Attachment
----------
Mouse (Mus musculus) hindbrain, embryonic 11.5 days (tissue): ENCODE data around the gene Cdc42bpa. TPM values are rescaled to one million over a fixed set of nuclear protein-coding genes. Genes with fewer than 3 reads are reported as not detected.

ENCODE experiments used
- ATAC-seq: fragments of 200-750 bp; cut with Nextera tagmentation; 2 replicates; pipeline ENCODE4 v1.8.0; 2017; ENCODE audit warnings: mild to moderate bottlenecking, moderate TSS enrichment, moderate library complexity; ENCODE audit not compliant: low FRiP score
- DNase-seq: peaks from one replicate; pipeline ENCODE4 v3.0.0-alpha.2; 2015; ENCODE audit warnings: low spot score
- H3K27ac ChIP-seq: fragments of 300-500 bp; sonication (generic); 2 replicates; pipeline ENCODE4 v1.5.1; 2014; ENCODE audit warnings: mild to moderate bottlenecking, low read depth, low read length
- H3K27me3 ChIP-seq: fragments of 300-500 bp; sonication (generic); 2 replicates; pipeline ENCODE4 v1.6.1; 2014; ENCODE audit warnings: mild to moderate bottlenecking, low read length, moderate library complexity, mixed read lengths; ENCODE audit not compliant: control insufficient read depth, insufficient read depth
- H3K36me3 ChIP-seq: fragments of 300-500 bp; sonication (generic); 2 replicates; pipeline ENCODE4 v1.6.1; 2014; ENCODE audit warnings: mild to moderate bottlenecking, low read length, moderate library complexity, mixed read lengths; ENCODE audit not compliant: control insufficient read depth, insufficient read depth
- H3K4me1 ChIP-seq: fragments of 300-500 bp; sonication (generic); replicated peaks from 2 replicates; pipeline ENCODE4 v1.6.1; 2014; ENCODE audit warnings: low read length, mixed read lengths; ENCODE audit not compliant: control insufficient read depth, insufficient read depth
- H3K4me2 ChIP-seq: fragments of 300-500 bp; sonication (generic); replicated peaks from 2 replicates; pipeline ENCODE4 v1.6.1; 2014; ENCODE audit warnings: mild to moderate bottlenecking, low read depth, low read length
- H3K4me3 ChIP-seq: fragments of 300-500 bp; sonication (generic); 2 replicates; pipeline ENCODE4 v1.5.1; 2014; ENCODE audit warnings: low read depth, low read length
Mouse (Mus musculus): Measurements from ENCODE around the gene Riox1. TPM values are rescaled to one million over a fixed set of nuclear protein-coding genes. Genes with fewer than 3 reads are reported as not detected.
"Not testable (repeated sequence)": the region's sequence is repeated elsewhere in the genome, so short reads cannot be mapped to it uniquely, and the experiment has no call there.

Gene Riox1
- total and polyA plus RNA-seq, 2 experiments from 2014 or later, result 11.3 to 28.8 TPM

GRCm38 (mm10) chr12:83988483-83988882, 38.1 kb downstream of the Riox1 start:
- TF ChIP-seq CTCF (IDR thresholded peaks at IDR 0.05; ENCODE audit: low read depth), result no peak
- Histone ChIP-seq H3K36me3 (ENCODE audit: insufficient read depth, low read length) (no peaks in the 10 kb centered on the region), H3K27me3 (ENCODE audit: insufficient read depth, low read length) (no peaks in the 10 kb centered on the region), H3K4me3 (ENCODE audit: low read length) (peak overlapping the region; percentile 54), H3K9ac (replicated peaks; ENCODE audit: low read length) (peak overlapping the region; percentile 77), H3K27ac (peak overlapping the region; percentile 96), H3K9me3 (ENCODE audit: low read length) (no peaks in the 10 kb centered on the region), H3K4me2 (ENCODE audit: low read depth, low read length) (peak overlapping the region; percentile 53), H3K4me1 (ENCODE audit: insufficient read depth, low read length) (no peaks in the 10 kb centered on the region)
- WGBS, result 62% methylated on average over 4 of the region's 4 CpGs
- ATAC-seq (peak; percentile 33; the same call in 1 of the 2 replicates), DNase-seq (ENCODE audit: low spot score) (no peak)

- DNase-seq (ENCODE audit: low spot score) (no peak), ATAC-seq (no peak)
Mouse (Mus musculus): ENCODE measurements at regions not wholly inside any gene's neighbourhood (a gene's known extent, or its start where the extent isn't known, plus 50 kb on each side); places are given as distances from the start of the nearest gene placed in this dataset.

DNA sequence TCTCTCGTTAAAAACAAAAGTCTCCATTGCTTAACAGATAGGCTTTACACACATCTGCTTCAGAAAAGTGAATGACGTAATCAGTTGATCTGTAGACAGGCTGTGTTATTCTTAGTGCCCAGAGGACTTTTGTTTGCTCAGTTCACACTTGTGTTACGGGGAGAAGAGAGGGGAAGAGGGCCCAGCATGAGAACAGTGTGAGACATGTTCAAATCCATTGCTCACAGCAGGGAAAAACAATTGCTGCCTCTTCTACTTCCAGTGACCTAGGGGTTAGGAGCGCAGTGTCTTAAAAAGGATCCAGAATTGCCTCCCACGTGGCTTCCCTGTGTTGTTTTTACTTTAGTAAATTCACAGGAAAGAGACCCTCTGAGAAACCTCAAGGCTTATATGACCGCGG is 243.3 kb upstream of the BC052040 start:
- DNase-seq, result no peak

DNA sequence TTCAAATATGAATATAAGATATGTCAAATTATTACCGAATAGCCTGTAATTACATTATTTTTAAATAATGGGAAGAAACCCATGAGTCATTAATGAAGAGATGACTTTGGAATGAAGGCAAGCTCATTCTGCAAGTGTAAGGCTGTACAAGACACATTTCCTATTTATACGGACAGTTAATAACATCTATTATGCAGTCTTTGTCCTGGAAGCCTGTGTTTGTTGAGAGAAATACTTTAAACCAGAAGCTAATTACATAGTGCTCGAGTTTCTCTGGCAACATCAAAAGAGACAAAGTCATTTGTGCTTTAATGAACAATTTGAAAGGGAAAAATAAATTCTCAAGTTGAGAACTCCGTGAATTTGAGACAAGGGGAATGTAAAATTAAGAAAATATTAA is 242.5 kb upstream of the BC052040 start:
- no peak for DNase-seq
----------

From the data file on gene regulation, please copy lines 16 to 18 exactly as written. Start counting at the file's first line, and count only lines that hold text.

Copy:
- TF ChIP-seq CTCF (IDR thresholded peaks at IDR 0.05; ENCODE audit: low read depth), result no peak
- Histone ChIP-seq H3K36me3 (ENCODE audit: insufficient read depth, low read length) (no peaks in the 10 kb centered on the region), H3K27me3 (ENCODE audit: insufficient read depth, low read length) (no peaks in the 10 kb centered on the region), H3K4me3 (ENCODE audit: low read length) (peak overlapping the region; percentile 54), H3K9ac (replicated peaks; ENCODE audit: low read length) (peak overlapping the region; percentile 77), H3K27ac (peak overlapping the region; percentile 96), H3K9me3 (ENCODE audit: low read length) (no peaks in the 10 kb centered on the region), H3K4me2 (ENCODE audit: low read depth, low read length) (peak overlapping the region; percentile 53), H3K4me1 (ENCODE audit: insufficient read depth, low read length) (no peaks in the 10 kb centered on the region)
- WGBS, result 62% methylated on average over 4 of the region's 4 CpGs